[sebhc] HDOS 2 boot problem identified.
dave04a at dunfield.com
Tue May 25 07:42:51 CDT 2004
>Boy, you got a wierd one here! It did exactly the same for me using the
>2.0 distribution disk (maybe thats what you were using).
>This isn't sensing behavior - that occurs before the first console I/O. The
>sensing process is not only to detect baud rate (only on the 8250), but to
>determine which port your console is connected to (it could be either on the
>8251 at 370 or the 8250 at 350). If an 8250 is present, it would display
>SPACE on the led's and wait for you to hit spaces on your console. I'm
>guessing you don't currently emulate the 8250 so it went past that to the
>I don't recall ever having any tech inquiries regarding this particular
>hangup on real H8's. But I do know that the console gets re-initialized at
>that point, because on my real H8 I have to manually turn on RTS then for my
>serial connection to continue talking to it (proper RTS management was
>obviously overlooked in the driver).
>So, just a guess at this point .. but take a look at how your emulation
>handles re-initialzation of the chip after it's been in use. Particularly
>in regard to interrupt handling.
I have identified the problem - the HDOS 2 driver in high memory uses a software
timeout based on the CPU speed while looking for sector holes - on a moderately
fast PC, this loop breaks, and times out before sector holes are found. If you
hit F9 while the boot is hung, you can step through the code and see where it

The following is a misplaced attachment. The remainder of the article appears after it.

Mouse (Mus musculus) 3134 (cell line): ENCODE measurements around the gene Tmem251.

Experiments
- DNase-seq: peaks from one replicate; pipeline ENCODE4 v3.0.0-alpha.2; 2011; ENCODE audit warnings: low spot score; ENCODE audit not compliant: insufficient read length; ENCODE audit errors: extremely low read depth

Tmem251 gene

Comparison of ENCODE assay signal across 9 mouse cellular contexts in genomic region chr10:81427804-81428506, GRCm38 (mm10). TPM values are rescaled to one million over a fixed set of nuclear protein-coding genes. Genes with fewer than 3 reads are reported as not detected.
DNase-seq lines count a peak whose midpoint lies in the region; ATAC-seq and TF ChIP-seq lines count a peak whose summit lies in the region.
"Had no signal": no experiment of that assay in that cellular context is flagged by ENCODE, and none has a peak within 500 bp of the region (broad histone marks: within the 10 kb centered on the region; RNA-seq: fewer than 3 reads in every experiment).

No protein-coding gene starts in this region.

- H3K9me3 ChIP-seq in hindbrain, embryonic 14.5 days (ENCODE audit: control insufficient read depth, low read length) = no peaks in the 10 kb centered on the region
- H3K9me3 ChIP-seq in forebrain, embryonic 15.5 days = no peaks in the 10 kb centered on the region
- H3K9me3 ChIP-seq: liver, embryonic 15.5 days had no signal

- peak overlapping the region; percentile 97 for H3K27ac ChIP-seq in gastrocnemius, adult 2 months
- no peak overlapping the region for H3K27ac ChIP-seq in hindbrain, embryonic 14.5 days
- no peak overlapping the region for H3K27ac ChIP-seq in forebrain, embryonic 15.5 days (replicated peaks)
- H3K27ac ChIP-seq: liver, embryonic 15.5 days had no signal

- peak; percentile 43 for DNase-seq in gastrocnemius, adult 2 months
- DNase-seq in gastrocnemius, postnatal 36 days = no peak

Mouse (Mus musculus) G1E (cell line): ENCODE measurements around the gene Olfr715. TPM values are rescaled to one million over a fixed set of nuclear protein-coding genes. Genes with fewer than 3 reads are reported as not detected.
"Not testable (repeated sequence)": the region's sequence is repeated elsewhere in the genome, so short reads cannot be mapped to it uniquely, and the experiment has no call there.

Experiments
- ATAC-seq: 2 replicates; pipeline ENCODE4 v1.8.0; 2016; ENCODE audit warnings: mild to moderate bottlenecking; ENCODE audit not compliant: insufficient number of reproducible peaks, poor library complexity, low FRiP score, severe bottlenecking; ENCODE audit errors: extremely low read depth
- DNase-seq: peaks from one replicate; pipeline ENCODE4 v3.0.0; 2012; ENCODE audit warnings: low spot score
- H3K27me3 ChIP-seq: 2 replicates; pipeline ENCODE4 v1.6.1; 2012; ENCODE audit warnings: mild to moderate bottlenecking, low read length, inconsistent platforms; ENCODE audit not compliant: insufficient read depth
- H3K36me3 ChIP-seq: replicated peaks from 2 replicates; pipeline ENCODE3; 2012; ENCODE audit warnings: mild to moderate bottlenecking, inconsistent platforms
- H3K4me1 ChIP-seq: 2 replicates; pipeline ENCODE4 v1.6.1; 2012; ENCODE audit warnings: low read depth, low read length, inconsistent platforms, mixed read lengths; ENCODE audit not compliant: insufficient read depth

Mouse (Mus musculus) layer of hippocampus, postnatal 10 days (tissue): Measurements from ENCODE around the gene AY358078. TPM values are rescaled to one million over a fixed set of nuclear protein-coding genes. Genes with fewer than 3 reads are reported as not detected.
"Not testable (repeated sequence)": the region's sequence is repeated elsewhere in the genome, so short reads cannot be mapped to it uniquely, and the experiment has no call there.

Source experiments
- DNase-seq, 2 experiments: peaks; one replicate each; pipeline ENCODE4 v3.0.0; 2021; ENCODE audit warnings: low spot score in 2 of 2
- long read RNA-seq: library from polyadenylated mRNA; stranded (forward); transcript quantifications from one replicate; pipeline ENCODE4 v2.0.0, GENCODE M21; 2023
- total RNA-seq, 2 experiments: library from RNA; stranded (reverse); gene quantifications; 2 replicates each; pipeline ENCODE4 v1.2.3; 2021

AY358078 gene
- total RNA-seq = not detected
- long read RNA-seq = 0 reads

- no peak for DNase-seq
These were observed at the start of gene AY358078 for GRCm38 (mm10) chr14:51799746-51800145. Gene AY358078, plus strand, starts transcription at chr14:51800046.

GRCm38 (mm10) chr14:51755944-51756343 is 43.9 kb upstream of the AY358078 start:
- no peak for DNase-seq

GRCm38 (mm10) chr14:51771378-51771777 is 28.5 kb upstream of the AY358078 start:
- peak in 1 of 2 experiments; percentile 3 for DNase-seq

is using BC as a timer while looking for the hold detect bit.
Lots of console interrupts apparently slow it down enough that it sometimes
passes the test - I think when the buffer is full, they are sitting in a
polling loop while timing the beep - this takes a lot of time away from the
hole detect loop - and it becomes slow enough not to time out.
As a quick test, I implemented a manual setting for the CPU throttle, which
allows me to set the speed of the emulated CPU - with it slowed down, HDOS 2
boots just fine!
So - looks like I will have to implement the auto-calibration function to
set the CPU speed when the emulator starts.
Btw, my original implementation would not have broken in this case, since most of the
disk timing is based on instruction cycles - however I had to specifically slow down the
arrival of the next sector, because the H17 ROM "skip sector" function uses the PAM-8
500hz interrupt to time the holes - That one is basd on real-time in the emulator,
because otherwise all the PAM-8 function run way to fast!
dave04a (at) Dave Dunfield
dunfield (dot) Firmware development services & tools: www.dunfield.com
com Vintage computing equipment collector.
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